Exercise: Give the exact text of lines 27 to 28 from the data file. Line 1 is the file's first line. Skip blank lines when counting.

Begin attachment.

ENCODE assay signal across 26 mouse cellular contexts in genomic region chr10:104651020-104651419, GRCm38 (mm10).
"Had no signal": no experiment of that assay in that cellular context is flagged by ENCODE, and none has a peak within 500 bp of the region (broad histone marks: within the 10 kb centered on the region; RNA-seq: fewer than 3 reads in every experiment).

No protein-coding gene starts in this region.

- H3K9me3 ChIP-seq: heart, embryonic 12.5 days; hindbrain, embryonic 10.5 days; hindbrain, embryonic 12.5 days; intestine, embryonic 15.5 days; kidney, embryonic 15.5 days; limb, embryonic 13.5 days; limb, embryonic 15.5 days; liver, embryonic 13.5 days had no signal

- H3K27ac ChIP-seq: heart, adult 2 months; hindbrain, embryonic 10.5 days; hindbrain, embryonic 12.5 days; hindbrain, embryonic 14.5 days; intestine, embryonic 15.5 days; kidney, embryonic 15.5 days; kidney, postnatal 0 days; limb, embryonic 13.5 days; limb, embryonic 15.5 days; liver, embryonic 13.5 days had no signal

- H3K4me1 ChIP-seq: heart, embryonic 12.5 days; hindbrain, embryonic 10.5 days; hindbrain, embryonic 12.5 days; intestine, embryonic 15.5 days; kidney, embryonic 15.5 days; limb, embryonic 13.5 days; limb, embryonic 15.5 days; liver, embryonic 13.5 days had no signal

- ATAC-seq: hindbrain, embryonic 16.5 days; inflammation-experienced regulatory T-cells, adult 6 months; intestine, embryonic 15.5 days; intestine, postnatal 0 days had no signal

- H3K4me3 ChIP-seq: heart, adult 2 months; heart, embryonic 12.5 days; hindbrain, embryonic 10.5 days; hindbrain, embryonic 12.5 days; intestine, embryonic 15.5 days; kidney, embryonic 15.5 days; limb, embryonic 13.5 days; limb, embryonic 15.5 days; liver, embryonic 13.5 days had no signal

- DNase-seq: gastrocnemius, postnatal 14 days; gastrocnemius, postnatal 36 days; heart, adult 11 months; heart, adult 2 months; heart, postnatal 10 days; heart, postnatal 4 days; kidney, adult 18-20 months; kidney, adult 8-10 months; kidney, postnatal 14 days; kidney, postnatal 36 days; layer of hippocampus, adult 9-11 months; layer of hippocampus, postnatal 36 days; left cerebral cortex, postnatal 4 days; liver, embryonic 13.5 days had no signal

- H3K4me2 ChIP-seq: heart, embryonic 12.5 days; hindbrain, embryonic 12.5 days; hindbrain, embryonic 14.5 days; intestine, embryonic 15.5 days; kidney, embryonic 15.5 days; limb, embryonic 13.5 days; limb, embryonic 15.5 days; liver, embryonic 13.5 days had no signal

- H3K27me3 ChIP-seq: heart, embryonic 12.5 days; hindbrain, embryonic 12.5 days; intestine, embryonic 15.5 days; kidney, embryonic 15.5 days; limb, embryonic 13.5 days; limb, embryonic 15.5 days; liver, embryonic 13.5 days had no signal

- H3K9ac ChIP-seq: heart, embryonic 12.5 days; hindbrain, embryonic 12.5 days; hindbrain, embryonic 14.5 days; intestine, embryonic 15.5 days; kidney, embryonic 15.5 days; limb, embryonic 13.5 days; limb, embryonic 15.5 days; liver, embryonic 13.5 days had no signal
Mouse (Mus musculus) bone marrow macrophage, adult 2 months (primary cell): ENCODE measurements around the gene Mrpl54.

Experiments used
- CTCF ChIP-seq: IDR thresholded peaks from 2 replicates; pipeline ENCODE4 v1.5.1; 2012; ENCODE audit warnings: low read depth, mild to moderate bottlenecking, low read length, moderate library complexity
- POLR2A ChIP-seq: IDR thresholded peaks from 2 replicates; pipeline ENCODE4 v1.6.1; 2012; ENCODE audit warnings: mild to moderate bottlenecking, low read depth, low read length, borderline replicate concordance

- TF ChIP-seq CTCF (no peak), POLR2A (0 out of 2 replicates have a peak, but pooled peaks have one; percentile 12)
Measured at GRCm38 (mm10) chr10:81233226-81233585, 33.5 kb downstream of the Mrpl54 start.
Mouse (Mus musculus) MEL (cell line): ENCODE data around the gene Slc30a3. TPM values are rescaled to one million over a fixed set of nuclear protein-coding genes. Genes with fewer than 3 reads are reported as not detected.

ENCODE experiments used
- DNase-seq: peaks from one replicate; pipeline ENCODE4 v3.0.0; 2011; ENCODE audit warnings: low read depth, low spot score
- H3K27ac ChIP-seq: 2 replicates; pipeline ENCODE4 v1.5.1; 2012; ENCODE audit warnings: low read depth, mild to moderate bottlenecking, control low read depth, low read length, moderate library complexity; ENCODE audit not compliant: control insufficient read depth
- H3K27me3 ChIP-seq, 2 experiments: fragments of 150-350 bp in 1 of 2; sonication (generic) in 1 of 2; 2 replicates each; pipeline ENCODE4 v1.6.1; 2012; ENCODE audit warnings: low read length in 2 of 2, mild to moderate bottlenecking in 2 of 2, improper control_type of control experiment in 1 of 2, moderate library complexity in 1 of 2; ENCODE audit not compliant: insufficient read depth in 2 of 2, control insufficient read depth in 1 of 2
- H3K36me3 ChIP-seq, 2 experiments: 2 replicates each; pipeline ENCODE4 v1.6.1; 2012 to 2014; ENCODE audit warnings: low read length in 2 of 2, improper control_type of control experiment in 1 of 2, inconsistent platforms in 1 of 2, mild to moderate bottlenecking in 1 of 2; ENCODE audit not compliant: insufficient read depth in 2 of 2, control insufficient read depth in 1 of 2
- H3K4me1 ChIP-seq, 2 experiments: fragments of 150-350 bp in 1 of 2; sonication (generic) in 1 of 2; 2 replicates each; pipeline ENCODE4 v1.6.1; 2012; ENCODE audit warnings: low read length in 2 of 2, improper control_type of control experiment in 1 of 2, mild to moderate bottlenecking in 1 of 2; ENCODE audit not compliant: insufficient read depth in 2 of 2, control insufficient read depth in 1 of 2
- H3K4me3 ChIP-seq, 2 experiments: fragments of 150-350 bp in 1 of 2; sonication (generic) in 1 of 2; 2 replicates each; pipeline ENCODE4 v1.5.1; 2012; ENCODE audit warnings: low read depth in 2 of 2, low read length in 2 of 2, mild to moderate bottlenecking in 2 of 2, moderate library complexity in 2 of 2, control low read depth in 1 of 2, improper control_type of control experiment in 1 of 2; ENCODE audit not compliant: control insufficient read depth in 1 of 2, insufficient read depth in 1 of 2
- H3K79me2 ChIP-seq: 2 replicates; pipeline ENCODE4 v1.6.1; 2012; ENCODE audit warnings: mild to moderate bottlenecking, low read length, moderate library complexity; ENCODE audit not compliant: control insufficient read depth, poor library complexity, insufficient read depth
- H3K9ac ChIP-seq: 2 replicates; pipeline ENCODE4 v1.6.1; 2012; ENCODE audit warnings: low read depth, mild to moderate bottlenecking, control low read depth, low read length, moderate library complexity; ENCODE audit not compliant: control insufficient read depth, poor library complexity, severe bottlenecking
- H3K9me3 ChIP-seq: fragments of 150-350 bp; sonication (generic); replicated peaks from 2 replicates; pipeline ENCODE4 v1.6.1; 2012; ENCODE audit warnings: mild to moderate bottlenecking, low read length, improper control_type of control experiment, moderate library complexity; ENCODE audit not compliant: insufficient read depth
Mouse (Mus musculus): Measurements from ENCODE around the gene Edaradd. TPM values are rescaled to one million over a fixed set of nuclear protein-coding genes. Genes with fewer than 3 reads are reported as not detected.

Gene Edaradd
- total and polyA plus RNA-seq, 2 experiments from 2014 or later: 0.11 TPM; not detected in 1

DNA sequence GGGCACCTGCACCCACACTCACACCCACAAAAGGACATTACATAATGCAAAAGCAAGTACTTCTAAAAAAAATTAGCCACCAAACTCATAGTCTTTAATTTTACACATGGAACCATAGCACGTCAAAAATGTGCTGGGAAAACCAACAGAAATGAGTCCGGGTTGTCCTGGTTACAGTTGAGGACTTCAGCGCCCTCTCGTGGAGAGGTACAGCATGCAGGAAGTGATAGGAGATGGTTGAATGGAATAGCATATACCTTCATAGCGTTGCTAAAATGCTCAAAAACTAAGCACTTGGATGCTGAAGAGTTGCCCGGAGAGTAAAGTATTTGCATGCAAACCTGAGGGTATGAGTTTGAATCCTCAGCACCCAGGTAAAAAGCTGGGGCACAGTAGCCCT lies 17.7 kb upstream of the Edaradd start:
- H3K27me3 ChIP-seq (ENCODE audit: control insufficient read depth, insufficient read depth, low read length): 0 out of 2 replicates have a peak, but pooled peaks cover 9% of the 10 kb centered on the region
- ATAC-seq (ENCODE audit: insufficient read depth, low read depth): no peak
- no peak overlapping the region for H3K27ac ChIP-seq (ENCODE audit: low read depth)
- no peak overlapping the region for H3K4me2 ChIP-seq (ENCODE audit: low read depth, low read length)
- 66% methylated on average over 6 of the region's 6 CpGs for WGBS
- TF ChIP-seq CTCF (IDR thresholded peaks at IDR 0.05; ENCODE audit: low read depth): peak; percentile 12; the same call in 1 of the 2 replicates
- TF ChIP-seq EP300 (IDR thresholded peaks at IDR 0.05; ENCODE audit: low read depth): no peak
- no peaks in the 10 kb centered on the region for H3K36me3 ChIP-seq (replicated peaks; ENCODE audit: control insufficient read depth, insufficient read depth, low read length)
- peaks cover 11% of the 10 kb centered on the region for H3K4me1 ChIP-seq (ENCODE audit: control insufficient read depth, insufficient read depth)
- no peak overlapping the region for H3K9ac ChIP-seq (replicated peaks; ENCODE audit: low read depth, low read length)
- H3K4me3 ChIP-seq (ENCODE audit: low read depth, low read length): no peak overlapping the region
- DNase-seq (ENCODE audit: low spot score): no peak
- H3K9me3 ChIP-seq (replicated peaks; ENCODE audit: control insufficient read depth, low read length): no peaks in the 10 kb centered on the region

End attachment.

- H3K79me2 ChIP-seq: 2 replicates; pipeline ENCODE4 v1.6.1; 2012; ENCODE audit warnings: mild to moderate bottlenecking, low read length, moderate library complexity; ENCODE audit not compliant: control insufficient read depth, poor library complexity, insufficient read depth
- H3K9ac ChIP-seq: 2 replicates; pipeline ENCODE4 v1.6.1; 2012; ENCODE audit warnings: low read depth, mild to moderate bottlenecking, control low read depth, low read length, moderate library complexity; ENCODE audit not compliant: control insufficient read depth, poor library complexity, severe bottlenecking